Andrew Cohen Explains Cosmocentrism

Question: How would a cultural revolution manifest itself?


Andrew Cohen: Well, I think to put this in the most simple developmental model we can look at individual and cultural evolution as a leap from egocentric, which would be the perspective of a small baby, right, egocentric, which only I exist, egocentric to ethnocentric. Ethnocentric is when we are only identified with our own blood line, our own family, our own tribe; everyone else is other. So there’s egocentric to ethnocentric.

Then to world centric. But before we get to world centric there’s two subcategories and one would be mythocentric because when we take the leap from egocentric to ethnocentric, from ethnocentric there’s a leap to when we begin to share the same creation myth. All the great traditions share their own creation story. So when we begin to share the same creation stories, creation myths, with other individuals our sense of being connected suddenly leaps from just our own blood line, to everyone else that shares our particular religious world view. So that would be a mythocentric.

And there’s another subcategory which would be nation centric, which is when we have a strong sense of national identity, for example I’m an American.

So it’d be egocentric to ethnocentric to mythocentric, nation centric, finally to world centric.

And world centric it is the level I’m sure that most of the people that would be listening to this talk today, which is when the individual realizes that, first and foremost, he or she is a human being, a member of the human species and a citizen of the planet earth.

While I also am a member of a citizen of a particular nation, a member of a particular ethnic group, have a particular personal egoic experience, I see all those things in the context of being a human being, a member of the human family, a citizen of the planet earth first and foremost. So I think that the most important I think revolution that has to happen is this leap from ethnocentric- in terms of the world predicament we’re in is the leap from ethnocentric and nation centric- and mythocentric and nation centric to world centric because when we all realize that we’re all human beings who are basically equal as citizens of this one planet it’s going to become much easier for us to come together and solve our collective problems.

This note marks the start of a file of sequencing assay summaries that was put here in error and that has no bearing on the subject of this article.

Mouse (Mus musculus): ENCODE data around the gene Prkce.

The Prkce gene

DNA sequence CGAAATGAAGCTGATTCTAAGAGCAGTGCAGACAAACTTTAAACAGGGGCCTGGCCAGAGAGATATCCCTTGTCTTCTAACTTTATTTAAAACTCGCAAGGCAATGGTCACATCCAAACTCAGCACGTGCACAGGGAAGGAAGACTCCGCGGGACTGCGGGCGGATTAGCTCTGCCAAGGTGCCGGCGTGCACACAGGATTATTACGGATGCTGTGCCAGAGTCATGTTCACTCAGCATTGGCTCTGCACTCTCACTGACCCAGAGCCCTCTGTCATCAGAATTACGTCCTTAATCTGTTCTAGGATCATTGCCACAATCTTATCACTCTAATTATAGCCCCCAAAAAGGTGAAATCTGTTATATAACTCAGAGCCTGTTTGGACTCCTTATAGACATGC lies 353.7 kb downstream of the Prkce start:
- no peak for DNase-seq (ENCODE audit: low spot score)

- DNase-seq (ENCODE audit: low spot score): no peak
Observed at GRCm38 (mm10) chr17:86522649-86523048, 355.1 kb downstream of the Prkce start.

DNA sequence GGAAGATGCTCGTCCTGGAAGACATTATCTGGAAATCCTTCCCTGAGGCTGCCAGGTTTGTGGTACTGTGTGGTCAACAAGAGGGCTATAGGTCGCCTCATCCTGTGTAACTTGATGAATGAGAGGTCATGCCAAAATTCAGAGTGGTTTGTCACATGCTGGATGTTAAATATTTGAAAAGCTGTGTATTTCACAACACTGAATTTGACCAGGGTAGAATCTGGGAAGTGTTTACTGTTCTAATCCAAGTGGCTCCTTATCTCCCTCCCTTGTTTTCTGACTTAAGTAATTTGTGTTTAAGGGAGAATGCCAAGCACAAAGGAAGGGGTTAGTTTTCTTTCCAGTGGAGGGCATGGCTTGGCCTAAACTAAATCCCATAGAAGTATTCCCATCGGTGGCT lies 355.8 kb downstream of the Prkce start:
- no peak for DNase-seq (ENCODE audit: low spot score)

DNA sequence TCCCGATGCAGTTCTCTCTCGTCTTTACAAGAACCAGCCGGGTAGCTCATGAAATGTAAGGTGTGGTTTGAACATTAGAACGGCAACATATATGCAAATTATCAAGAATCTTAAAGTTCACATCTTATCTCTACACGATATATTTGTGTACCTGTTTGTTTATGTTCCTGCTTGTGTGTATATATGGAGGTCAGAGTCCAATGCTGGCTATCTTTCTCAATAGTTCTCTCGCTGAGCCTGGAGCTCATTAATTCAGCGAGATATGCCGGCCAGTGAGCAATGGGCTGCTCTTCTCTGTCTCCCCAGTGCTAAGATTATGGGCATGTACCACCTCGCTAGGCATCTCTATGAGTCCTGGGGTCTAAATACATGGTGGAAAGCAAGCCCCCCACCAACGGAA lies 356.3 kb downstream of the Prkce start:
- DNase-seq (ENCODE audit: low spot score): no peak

But there is a leap from world centric to cosmocentric and cosmocentric is when we begin to see, as I’ve been saying, our own capacity for consciousness and cognition as a product of this deep time developmental process. Then we begin to see everything that is happening, including everything that’s happening on a global scale, from the perspective of the evolving cosmos itself. So the bigger our perspective, the more inclusive our way of thinking is going to be and less exclusive, and of course the more human beings who have a capacity to think in more inclusive ways, we’re going to be thinking about our problems as not just the problems of a particular group of people or a particular culture but we’re going to see everything that’s happening more in a global context.


Question: What are the challenges of making these leaps and who is making them?


Andrew Cohen: Well, I think a lot of people are beginning to take- to move towards this kind of leap now I think for several reasons, I think because more and more people realize that we’re all facing a global crisis right now, especially in relationship to global warming for example.

And that simple fact is compelling many people to transcend ethnocentric differences and also nation centric distinctions because from the perspective of the global warming we’re all basically in the same mess even though some of us are obviously going to be suffering more than others. It’s that plus the leap in our capacity to communicate because we can communicate at such a speed and such a rate. I think those two factors very specifically are making it unavoidably apparent that we’re all really part- that we’re all part of one world system, one world process.

And I also feel that many individuals who are products of this postmodern secular cultural environment with values that are basically based on materialism and narcissism do yearn for a deeper context, yearn for a deeper sense of connection, a sense of connection that’s inherently spiritual, in order to find a source of strength, a sense of connectedness, but- and a source of power, a source of empowerment, in which to be able to live this life with courage and passion.

Recorded on: April 28, 2008.


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